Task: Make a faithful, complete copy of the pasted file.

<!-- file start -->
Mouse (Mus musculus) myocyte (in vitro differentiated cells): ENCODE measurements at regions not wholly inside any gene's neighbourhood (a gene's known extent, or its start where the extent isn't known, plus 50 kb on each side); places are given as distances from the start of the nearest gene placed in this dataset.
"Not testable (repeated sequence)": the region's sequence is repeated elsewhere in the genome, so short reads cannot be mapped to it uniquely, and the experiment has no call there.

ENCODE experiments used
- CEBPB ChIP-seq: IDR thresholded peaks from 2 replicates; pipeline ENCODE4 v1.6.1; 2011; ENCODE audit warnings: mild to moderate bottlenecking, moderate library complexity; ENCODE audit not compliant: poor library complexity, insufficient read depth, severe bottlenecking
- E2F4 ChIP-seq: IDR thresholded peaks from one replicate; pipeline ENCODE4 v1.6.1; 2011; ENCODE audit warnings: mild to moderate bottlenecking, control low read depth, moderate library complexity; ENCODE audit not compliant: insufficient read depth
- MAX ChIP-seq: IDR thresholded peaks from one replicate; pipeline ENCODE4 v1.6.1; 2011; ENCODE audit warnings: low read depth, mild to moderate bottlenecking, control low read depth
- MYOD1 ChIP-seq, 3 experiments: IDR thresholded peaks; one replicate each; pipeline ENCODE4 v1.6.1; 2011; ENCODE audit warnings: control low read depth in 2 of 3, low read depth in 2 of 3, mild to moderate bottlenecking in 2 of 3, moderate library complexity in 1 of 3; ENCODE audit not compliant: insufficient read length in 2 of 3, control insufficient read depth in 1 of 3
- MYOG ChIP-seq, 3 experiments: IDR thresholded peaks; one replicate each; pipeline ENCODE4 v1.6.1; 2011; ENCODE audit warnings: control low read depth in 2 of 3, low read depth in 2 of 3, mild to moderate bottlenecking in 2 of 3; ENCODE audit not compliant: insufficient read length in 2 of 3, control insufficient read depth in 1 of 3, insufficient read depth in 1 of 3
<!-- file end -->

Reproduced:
Mouse (Mus musculus) myocyte (in vitro differentiated cells): ENCODE measurements at regions not wholly inside any gene's neighbourhood (a gene's known extent, or its start where the extent isn't known, plus 50 kb on each side); places are given as distances from the start of the nearest gene placed in this dataset.
"Not testable (repeated sequence)": the region's sequence is repeated elsewhere in the genome, so short reads cannot be mapped to it uniquely, and the experiment has no call there.

ENCODE experiments used
- CEBPB ChIP-seq: IDR thresholded peaks from 2 replicates; pipeline ENCODE4 v1.6.1; 2011; ENCODE audit warnings: mild to moderate bottlenecking, moderate library complexity; ENCODE audit not compliant: poor library complexity, insufficient read depth, severe bottlenecking
- E2F4 ChIP-seq: IDR thresholded peaks from one replicate; pipeline ENCODE4 v1.6.1; 2011; ENCODE audit warnings: mild to moderate bottlenecking, control low read depth, moderate library complexity; ENCODE audit not compliant: insufficient read depth
- MAX ChIP-seq: IDR thresholded peaks from one replicate; pipeline ENCODE4 v1.6.1; 2011; ENCODE audit warnings: low read depth, mild to moderate bottlenecking, control low read depth
- MYOD1 ChIP-seq, 3 experiments: IDR thresholded peaks; one replicate each; pipeline ENCODE4 v1.6.1; 2011; ENCODE audit warnings: control low read depth in 2 of 3, low read depth in 2 of 3, mild to moderate bottlenecking in 2 of 3, moderate library complexity in 1 of 3; ENCODE audit not compliant: insufficient read length in 2 of 3, control insufficient read depth in 1 of 3
- MYOG ChIP-seq, 3 experiments: IDR thresholded peaks; one replicate each; pipeline ENCODE4 v1.6.1; 2011; ENCODE audit warnings: control low read depth in 2 of 3, low read depth in 2 of 3, mild to moderate bottlenecking in 2 of 3; ENCODE audit not compliant: insufficient read length in 2 of 3, control insufficient read depth in 1 of 3, insufficient read depth in 1 of 3